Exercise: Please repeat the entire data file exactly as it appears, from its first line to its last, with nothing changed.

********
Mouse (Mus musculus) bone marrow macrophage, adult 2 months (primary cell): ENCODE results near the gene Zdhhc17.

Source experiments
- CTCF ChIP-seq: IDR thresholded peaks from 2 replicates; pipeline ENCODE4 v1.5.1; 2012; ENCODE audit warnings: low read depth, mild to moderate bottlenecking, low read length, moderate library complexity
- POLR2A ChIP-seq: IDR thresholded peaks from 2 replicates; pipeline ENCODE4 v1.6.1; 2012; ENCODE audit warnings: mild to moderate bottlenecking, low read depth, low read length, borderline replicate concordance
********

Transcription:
Mouse (Mus musculus) bone marrow macrophage, adult 2 months (primary cell): ENCODE results near the gene Zdhhc17.

Source experiments
- CTCF ChIP-seq: IDR thresholded peaks from 2 replicates; pipeline ENCODE4 v1.5.1; 2012; ENCODE audit warnings: low read depth, mild to moderate bottlenecking, low read length, moderate library complexity
- POLR2A ChIP-seq: IDR thresholded peaks from 2 replicates; pipeline ENCODE4 v1.6.1; 2012; ENCODE audit warnings: mild to moderate bottlenecking, low read depth, low read length, borderline replicate concordance